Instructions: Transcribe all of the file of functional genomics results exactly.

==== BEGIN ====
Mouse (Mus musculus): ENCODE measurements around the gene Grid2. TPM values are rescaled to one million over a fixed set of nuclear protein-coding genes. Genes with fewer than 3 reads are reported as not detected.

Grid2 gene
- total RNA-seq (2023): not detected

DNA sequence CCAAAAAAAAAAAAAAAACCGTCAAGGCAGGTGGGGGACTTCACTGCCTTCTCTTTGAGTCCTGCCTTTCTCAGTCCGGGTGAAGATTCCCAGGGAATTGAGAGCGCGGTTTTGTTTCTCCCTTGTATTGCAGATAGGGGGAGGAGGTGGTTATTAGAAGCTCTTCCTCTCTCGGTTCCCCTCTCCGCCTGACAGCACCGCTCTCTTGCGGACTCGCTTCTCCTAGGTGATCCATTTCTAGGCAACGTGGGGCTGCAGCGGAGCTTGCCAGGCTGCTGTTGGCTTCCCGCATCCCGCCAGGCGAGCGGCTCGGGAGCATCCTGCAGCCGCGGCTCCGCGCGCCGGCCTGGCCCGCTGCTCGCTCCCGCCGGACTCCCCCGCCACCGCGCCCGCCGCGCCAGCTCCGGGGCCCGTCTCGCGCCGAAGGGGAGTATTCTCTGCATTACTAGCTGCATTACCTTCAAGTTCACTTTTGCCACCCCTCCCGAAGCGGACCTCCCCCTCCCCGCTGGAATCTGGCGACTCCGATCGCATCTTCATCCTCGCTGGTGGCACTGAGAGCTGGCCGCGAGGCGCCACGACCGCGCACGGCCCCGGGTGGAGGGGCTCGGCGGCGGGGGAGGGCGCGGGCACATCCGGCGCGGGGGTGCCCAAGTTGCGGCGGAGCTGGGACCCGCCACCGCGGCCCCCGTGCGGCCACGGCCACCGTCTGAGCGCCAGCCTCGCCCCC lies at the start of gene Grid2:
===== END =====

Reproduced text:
Mouse (Mus musculus): ENCODE measurements around the gene Grid2. TPM values are rescaled to one million over a fixed set of nuclear protein-coding genes. Genes with fewer than 3 reads are reported as not detected.

Grid2 gene
- total RNA-seq (2023): not detected

DNA sequence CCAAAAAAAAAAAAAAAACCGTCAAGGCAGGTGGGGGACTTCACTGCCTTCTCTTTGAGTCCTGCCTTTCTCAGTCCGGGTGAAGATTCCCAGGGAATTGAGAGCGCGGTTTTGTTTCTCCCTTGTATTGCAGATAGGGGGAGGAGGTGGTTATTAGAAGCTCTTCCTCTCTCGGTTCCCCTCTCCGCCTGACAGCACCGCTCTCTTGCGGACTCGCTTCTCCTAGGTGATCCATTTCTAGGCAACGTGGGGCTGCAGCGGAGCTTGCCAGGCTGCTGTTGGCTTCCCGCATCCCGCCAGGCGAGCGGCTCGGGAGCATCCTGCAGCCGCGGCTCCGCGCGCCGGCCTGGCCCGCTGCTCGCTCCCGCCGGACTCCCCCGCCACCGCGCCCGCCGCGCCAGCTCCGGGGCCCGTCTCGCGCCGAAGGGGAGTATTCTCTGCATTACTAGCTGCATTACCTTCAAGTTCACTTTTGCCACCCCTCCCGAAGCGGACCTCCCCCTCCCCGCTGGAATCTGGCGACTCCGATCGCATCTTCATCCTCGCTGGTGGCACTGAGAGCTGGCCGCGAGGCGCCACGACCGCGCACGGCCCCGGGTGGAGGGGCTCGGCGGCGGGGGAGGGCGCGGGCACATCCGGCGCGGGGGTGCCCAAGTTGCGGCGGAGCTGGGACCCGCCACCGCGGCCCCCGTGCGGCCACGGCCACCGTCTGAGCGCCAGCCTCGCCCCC lies at the start of gene Grid2: